Dom vs. Darlene

What I do know is that Darlene is alive! Yay!

She survived the Dark Army hit and is now in the FBI's custody. She is traumatized by Cisco's bloody death, but remains stone-faced and refuses to cooperate with Dom DiPierro, despite how similar the two women are. Dom tries to relate to her, and when that doesn't work she threatens her with the table of evidence they have against Darlene specifically. Finally, she convinces Santiago to let her try a ballsy tactic. After confessing how stressful and consuming the Five/Nine case has been for her, Dom takes Darlene out of the interrogation room and brings her into a room walled with dry-erase whiteboards. The whiteboards outline the FBI's investigation into fsociety, and it is revealed that Dom and her colleagues have put together a fairly accurate web of connections that link the events of the story so far.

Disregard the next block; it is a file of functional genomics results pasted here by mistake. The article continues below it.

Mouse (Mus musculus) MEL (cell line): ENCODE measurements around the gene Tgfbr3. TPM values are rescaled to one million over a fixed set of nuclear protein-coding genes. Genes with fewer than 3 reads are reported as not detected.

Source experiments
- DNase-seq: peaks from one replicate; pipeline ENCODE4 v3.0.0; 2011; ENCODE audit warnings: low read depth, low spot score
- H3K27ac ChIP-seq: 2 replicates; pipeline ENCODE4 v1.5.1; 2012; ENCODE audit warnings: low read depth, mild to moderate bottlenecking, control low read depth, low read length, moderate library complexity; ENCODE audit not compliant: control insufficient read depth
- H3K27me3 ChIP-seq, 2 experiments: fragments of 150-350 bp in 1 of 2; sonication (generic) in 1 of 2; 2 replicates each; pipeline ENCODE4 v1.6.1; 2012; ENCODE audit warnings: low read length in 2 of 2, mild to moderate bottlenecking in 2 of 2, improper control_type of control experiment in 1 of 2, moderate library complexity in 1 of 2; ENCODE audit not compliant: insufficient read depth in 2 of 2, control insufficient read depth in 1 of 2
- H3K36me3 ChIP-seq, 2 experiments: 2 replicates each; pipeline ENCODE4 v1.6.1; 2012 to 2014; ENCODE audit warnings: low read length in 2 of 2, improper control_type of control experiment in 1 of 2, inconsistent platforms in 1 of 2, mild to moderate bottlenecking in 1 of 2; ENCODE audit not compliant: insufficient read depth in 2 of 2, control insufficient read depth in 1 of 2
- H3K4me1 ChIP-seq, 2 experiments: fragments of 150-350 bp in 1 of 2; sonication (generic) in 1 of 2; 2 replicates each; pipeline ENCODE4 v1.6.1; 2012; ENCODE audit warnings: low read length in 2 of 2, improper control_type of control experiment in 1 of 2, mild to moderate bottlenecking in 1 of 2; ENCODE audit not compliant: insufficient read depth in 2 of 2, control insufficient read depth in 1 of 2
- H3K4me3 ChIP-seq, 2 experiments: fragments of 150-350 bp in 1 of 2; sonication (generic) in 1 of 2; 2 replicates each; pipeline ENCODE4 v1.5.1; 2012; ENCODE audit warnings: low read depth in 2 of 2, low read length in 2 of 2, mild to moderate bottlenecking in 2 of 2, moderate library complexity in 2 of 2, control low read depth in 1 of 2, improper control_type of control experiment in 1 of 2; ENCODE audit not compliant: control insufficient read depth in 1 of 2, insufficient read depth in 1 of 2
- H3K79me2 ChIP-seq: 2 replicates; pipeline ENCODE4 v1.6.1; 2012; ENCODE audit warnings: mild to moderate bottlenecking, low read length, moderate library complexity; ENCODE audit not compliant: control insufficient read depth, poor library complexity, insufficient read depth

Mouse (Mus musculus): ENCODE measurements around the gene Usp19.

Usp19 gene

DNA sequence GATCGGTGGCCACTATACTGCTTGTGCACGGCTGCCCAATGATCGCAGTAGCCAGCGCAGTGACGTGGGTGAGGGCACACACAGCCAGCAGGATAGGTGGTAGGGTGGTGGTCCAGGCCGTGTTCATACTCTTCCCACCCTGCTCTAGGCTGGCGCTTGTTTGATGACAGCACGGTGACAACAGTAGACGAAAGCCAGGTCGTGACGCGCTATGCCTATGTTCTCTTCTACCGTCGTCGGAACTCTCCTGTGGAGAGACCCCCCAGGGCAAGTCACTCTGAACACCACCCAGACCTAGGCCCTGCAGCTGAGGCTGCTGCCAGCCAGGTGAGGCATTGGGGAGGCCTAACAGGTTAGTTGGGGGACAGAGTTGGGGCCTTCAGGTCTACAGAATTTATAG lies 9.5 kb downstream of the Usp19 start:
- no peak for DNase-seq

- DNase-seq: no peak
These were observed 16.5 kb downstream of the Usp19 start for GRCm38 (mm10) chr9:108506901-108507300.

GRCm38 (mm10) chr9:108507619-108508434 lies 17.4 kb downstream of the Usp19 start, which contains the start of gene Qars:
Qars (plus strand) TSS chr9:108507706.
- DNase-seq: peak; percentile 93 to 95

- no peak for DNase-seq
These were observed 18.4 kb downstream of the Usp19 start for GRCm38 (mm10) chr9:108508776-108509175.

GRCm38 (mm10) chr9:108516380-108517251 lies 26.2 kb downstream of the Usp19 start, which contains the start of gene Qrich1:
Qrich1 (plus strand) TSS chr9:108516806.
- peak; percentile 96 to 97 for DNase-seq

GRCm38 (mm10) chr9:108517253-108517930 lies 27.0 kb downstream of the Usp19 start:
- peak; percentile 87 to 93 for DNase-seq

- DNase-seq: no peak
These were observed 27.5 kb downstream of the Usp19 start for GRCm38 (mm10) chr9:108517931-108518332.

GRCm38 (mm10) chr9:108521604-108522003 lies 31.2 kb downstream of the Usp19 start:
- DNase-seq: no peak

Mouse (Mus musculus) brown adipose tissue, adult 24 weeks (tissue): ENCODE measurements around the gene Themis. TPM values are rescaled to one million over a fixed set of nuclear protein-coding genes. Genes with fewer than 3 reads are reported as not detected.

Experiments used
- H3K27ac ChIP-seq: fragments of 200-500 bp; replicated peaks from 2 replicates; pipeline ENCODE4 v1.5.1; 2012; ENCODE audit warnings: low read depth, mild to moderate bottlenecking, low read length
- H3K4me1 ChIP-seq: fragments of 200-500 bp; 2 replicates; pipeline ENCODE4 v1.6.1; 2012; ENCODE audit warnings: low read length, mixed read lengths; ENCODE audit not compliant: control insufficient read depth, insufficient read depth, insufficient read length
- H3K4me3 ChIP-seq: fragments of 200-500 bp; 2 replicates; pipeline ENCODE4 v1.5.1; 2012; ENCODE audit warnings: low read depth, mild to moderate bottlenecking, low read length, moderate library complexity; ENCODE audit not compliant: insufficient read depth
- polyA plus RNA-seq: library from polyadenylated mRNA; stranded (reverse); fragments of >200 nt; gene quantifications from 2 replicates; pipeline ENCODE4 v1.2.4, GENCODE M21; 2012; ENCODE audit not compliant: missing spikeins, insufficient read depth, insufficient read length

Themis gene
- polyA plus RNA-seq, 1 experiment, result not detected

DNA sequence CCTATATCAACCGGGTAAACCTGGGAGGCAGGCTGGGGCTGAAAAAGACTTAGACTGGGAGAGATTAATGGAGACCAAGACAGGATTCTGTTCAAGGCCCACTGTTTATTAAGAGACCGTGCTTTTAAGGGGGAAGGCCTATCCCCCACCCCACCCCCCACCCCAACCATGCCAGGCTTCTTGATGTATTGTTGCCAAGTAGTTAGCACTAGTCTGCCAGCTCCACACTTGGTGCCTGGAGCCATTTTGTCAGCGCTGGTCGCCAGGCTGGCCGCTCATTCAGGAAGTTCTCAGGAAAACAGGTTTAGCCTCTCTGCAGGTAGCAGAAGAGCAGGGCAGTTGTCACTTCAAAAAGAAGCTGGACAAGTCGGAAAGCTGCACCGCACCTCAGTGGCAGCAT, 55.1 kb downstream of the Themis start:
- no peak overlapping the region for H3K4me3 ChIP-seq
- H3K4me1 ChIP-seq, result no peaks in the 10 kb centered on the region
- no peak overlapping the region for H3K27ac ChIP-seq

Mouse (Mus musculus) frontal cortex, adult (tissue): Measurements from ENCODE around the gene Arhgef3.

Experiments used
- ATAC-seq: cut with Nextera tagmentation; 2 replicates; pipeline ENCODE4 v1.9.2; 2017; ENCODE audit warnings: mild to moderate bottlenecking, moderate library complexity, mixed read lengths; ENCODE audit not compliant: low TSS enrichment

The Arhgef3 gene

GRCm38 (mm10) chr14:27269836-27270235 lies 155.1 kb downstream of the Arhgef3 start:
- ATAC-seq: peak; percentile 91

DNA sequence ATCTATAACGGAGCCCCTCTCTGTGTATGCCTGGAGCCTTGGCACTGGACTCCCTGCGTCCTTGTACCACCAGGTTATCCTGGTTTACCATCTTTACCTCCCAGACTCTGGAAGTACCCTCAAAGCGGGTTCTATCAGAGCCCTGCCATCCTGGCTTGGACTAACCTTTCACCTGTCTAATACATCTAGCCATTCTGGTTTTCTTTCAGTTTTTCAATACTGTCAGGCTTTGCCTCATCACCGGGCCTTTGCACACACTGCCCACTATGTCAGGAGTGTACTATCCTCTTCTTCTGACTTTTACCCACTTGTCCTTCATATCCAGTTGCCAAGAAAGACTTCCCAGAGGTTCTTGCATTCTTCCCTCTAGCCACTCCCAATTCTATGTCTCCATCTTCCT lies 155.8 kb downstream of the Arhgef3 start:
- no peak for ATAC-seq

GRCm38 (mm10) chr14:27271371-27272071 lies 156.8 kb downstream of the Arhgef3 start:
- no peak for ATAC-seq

The whole time Darlene thought she was one step ahead of the feds and Project Berenstain, but it turns out the feds have been onto her, Elliot, Angela and the rest for quite some time. Using "the Python approach", they simply kept everyone under surveillance and waited for them to panic. Which they did, following the mysterious shooting death of Romero -- which turns out to have been completely random, having nothing to do with fsociety, the Dark Army or Five/Nine.